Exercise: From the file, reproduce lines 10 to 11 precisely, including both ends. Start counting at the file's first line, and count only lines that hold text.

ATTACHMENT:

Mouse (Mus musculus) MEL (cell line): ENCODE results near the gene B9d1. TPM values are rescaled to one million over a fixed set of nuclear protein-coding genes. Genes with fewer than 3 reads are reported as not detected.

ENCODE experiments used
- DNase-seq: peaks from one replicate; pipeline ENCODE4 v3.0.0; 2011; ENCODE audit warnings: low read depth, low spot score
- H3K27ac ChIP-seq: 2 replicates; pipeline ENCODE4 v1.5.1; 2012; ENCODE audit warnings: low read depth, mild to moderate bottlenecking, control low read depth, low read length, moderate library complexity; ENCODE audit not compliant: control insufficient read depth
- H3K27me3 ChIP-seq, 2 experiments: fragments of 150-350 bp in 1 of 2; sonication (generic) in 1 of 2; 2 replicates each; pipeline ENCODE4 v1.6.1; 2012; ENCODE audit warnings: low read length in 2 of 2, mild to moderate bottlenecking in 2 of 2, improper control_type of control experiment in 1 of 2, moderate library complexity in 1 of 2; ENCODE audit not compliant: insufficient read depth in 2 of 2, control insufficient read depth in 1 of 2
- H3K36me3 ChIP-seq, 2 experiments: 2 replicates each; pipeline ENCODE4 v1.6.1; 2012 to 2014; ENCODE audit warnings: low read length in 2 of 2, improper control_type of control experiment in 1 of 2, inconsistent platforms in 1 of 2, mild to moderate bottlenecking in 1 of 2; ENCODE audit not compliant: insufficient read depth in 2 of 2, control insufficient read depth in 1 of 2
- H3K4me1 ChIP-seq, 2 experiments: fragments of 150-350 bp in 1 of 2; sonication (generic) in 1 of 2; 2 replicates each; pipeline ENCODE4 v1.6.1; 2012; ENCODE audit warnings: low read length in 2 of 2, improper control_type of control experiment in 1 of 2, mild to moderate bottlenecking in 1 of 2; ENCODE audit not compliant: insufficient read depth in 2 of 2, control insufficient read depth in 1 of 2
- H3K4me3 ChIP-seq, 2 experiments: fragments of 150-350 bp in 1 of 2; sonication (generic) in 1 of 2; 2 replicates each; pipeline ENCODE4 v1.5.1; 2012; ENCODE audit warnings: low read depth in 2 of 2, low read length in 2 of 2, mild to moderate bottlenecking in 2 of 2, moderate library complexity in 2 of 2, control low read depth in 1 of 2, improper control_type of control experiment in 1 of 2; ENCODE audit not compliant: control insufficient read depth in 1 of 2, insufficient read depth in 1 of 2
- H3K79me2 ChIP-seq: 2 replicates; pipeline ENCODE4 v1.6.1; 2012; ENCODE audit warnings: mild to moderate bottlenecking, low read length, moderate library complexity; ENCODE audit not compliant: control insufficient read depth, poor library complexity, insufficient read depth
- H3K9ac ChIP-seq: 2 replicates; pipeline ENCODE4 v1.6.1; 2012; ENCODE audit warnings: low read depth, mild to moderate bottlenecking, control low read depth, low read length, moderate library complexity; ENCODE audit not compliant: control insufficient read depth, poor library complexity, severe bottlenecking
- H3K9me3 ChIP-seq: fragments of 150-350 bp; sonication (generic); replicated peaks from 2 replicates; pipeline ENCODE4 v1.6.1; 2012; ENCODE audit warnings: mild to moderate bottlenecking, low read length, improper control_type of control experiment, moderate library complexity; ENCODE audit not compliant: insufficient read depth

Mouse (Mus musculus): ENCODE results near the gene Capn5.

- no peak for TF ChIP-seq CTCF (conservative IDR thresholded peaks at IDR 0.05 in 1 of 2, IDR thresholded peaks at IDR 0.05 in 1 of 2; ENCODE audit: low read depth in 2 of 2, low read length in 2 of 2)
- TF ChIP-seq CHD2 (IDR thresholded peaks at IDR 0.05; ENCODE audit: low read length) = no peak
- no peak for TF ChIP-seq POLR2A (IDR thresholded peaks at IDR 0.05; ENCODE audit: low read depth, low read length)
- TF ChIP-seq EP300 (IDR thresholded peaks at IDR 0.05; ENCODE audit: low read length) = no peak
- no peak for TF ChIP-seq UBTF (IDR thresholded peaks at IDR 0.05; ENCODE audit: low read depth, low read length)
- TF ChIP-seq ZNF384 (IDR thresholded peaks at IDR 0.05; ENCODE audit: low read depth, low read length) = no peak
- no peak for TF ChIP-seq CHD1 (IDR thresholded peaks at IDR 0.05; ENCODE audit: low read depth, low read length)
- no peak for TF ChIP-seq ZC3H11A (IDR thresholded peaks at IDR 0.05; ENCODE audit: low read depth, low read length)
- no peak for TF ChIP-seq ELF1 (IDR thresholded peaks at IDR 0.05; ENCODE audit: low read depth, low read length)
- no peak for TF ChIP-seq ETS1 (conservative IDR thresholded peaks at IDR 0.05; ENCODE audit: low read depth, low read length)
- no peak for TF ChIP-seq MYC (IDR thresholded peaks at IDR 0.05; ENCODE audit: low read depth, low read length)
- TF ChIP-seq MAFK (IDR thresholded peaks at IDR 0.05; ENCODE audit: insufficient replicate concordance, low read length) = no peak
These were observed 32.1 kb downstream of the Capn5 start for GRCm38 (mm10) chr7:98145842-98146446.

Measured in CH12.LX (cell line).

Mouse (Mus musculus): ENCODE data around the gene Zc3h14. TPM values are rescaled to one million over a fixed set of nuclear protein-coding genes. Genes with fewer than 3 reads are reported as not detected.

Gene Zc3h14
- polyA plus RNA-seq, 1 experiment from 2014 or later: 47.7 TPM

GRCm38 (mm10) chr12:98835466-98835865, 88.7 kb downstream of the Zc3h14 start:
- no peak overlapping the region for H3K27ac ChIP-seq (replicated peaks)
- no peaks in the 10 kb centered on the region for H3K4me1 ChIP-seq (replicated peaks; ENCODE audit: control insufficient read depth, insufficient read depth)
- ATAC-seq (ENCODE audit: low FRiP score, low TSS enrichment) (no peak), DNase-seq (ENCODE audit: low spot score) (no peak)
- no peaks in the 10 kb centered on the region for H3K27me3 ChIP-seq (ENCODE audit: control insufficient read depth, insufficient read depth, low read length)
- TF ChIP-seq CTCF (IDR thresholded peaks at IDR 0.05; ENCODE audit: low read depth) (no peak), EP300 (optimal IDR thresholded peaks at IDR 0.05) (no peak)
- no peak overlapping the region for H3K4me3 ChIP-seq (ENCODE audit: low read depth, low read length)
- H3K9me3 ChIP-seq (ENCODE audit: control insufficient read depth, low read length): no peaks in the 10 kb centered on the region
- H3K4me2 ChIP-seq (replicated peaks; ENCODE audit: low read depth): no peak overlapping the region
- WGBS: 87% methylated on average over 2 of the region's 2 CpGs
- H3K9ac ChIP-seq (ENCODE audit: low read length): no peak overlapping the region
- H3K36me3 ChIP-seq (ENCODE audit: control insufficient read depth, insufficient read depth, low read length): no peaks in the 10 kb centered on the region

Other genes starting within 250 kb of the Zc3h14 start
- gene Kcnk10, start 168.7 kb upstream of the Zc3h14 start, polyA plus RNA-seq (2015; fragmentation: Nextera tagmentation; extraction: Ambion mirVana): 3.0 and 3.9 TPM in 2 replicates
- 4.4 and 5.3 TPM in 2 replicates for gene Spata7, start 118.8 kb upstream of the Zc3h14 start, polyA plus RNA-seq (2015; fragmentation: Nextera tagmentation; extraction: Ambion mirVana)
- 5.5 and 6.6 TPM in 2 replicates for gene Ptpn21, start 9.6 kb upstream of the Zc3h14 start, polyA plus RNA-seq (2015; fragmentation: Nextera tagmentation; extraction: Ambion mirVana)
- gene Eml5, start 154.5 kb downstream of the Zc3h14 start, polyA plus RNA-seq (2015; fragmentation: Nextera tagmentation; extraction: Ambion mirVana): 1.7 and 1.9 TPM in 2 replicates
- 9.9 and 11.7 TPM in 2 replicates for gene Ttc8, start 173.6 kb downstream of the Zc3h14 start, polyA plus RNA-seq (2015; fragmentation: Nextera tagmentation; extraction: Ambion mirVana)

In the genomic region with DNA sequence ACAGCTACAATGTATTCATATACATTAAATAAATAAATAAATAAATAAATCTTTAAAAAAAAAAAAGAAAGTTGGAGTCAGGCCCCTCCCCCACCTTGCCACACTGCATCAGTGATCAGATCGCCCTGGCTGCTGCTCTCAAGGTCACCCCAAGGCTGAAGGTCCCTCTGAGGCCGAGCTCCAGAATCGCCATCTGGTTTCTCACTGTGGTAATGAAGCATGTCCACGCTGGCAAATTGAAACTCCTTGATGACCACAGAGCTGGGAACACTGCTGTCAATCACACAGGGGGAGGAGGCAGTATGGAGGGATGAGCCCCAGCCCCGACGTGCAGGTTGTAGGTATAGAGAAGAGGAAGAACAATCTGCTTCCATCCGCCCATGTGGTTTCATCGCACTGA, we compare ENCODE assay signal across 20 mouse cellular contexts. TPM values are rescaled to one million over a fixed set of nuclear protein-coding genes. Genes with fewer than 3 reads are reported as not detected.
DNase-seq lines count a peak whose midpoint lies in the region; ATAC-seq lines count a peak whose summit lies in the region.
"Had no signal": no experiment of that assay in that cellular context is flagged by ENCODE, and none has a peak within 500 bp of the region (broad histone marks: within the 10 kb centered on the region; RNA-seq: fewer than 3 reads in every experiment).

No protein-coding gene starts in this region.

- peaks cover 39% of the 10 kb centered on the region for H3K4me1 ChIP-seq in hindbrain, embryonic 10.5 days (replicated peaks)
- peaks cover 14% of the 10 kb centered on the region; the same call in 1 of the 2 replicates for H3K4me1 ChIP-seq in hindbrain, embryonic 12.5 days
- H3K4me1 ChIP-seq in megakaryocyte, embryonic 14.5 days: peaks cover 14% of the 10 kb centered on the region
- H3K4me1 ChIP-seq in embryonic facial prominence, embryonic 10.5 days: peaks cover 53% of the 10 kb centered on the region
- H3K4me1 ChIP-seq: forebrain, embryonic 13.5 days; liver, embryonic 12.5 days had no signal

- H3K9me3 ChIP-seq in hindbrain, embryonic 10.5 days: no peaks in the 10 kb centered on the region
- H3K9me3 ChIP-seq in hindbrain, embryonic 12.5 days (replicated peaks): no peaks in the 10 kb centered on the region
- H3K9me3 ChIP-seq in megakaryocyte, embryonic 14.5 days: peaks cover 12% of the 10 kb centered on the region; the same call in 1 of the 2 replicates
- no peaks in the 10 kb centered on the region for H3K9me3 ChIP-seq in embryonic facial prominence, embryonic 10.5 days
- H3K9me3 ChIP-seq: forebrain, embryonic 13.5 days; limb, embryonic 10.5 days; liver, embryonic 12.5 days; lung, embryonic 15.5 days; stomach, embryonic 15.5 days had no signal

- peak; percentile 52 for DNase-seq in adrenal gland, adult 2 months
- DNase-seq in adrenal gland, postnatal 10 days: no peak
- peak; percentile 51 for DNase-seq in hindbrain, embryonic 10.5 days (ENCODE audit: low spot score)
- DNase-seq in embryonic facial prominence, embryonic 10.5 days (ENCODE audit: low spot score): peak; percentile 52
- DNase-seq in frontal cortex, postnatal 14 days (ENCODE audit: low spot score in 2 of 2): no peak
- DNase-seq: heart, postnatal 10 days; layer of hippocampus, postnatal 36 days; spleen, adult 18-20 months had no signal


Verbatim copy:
- H3K9ac ChIP-seq: 2 replicates; pipeline ENCODE4 v1.6.1; 2012; ENCODE audit warnings: low read depth, mild to moderate bottlenecking, control low read depth, low read length, moderate library complexity; ENCODE audit not compliant: control insufficient read depth, poor library complexity, severe bottlenecking
- H3K9me3 ChIP-seq: fragments of 150-350 bp; sonication (generic); replicated peaks from 2 replicates; pipeline ENCODE4 v1.6.1; 2012; ENCODE audit warnings: mild to moderate bottlenecking, low read length, improper control_type of control experiment, moderate library complexity; ENCODE audit not compliant: insufficient read depth